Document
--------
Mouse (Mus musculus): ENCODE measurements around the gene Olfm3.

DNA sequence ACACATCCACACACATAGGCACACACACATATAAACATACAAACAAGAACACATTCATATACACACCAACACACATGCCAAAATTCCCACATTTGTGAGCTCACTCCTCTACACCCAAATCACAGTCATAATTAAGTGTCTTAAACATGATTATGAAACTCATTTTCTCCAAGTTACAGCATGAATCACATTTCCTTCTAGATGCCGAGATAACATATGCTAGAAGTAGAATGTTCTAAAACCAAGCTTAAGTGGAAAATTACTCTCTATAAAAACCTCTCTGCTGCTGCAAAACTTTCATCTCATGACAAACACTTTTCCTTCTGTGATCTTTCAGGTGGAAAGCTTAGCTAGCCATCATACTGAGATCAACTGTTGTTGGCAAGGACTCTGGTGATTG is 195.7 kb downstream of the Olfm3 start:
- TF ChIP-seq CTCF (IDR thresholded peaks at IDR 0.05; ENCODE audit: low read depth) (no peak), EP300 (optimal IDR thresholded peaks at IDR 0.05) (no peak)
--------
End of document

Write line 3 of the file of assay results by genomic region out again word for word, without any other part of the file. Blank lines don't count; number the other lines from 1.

- TF ChIP-seq CTCF (IDR thresholded peaks at IDR 0.05; ENCODE audit: low read depth) (no peak), EP300 (optimal IDR thresholded peaks at IDR 0.05) (no peak)